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Season of birth is different in Inuit suicide victims born into Traditional than into Modern Lifestyle: a register study from Greenland

BMC Psychiatry201515:147

https://doi.org/10.1186/s12888-015-0506-x

Received: 2 October 2014

Accepted: 19 May 2015

Published: 4 July 2015

Abstract

Background

There is growing evidence that living conditions at birth play a role in medical conditions later in life. Population-based studies from the Northern Hemisphere have shown that persons born in the spring or summer are at greater risk of committing suicide. A statistical correlation with light availability at birth has been observed in past research, but the cause remains unknown. Greenland is one of the most extreme of natural human habitats with regard to seasonal changes in light. The combination of rapid social changes and reliable population statistics offers a unique opportunity to make comparisons between persons born into a Traditional Lifestyle and those born into a Modern Lifestyle. The aim of this work was to assess whether season of birth differed between suicide victims born into an old or into a modern lifestyle.

Methods

Official population and mortality registers were used. Suicide victims born (1903–1950) into the Traditional Lifestyle were compared with those born into the Modern Lifestyle (1961–1980). Rayleigh’s test for circular distributions was used to assess the season of birth in suicide victims. Data regarding season of birth in the general population were collected.

Results

Persons born in March-June in the Traditional Lifestyle were much less likely to commit suicide than those born during other periods of the year. This is contrary to the findings of other studies. The seasonal differences had disappeared for those born into the Modern Lifestyle. The suicide rate increased from very low rates to about 140 suicides/100 000 person-years in the 1980s.

Conclusions

The reason behind a variation in season of birth in suicide victims born into the old lifestyle is unknown. It is also unknown why the seasonal difference had disappeared with modern lifestyle. Possible influence of artificial light, nutrition, microbiota and seasonal infections are discussed. The underlying causes behind suicides may be different in traditional and modern Greenland.

Keywords

Suicide Season of birth Inuit Greenland Traditional Lifestyle Light Register study

Background

There is growing evidence that season of birth plays a role in a variety of conditions such as suicide [15], schizophrenia [6], bipolar disorder [7], cardiovascular disorders [8], allergy [9] and longevity [10]. It has been proposed that nutrition, seasonal infections, gut flora and photoperiod also contribute. Studies of season of birth are mostly based on computerised population data from developed countries. There are few remaining places where the population until recently lived in a traditional lifestyle and where reliable population data are available. Greenland is one of them. This study addresses the impact of the season of birth in suicide victims born in Greenland.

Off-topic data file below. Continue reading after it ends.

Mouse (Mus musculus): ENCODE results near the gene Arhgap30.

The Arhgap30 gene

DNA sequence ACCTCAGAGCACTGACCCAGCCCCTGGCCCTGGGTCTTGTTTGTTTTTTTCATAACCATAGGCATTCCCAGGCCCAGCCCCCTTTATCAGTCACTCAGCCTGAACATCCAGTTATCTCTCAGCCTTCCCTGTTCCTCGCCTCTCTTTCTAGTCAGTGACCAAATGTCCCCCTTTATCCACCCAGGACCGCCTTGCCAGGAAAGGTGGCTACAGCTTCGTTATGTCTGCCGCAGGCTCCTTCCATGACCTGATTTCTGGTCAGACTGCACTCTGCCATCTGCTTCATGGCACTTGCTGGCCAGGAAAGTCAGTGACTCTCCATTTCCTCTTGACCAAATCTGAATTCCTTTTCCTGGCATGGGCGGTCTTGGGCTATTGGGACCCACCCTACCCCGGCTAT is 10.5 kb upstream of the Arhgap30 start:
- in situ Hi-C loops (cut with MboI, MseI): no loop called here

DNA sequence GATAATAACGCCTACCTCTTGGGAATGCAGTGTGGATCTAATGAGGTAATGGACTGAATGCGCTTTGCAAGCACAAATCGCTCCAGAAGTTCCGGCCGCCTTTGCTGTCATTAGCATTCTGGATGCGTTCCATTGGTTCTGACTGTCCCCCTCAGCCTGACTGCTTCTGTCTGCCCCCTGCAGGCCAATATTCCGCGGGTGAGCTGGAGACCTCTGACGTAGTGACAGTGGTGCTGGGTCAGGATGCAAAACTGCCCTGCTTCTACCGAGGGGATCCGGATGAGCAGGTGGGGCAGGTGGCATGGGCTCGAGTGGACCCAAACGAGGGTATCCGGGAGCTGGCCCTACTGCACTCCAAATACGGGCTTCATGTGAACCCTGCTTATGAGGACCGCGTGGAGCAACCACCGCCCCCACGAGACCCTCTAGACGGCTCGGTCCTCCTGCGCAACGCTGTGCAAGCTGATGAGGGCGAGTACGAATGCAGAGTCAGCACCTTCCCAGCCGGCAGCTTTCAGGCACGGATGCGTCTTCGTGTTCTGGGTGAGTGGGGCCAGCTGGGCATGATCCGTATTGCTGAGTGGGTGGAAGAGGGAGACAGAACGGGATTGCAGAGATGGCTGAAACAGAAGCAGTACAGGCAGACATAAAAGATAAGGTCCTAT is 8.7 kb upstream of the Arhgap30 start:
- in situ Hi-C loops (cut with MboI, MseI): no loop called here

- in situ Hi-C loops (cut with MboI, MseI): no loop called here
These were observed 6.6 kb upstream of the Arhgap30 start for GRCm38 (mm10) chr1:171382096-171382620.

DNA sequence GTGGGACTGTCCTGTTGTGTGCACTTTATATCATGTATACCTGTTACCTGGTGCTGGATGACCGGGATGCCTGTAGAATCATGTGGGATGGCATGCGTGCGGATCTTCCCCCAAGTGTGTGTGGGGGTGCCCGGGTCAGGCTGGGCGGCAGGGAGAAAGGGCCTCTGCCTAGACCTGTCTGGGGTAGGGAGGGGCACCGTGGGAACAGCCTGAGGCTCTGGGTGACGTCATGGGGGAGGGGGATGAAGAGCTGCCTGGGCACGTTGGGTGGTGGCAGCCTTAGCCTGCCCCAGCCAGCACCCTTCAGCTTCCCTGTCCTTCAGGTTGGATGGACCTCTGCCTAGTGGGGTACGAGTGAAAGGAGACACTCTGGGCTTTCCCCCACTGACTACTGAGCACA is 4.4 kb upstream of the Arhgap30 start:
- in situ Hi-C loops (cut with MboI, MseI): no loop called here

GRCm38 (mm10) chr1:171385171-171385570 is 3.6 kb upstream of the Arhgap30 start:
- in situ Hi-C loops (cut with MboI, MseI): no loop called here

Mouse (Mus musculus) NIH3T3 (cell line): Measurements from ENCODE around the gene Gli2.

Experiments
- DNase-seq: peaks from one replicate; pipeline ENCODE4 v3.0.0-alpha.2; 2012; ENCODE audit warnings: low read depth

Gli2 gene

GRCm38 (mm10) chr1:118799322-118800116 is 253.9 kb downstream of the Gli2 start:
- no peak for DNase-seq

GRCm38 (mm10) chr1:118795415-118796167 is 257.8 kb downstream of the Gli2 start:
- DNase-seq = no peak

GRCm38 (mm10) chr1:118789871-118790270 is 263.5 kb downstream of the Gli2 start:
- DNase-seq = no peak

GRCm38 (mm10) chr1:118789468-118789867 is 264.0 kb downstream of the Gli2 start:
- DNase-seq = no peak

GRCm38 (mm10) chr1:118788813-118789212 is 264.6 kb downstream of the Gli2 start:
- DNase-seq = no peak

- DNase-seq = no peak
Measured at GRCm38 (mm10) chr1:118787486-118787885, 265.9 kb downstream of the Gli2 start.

Season of birth in suicide victims

A few studies have shown that the risk for suicide varies with season of birth and light has been proposed as a causative factor [11]. A study covering suicide victims (n = 9073; dead 1979–88) at several locations from Pennsylvania 40°N to Alaska 61°N found that hours of sunlight available at the time of birth correlated with the numbers of suicide victims born at that time [3]. The differences were strongest in Alaska Natives living at high latitudes, where the seasonal variations in daylight were greatest. The risk of suicide was higher among Hungarians born in spring and summer with the highest risk among those born in July (n = 78 740; born 1930 and later; dead 1970–2008) [2]. In England and Wales, the risk of suicide was highest among those born between April and June (n = 26 915; born 1955–1966; dead 1979–2001) [5]. A study conducted in northern Sweden suggests that suicide methods among suicide victims who had not been in contact with the psychiatric services (n = 693; dead 1961–1980) differed as a function of month of birth [1]. Death by hanging was the most prevalent method among suicide victims born between February and April whereas death by poisoning or use of petrol gas was the most prevalent method among those born in September. In northern Finland, suicide victims with schizophrenia (n = 228; dead 1989–2010) were more often born in the summer than suicide victims without a hospital-treated mental disorder (n = 1434; dead 1989–2010) [6]. Results from a small study suggested an excess of August births in suicide victims aged 55 and older in North Cheshire, UK. [4]. However, other studies in the US [1214] and in Western Australia [15] have been unable to find such association.

Light in relation to melatonin, serotonin and biological rhythms

Light regulates the circadian rhythm by synchronising the circadian pacemaker in the suprachiasmatic nucleus by acute inhibition of melatonin production in mammals [16]. The duration of the melatonin signal informs the body of the season and promotes the adequate physiology for the season. The daily increasing light in the spring phase advances the biological rhythms and the declining light after the summer equinox phase delays it. Circadian gene polymorphism is associated with affective disorder [17] that is highly associated with suicide. Exposure to light releases serotonin in the human brain [18]. A remarkably consistent association between low concentrations of the serotonin metabolite CSF-5-HIAA and suicidal behaviour has been demonstrated [19]. Monoamine metabolites in the CSF vary with season of birth in Swedish psychiatric patients [20] and in febrile infants aged up to 3 months born in St Louis, USA [21].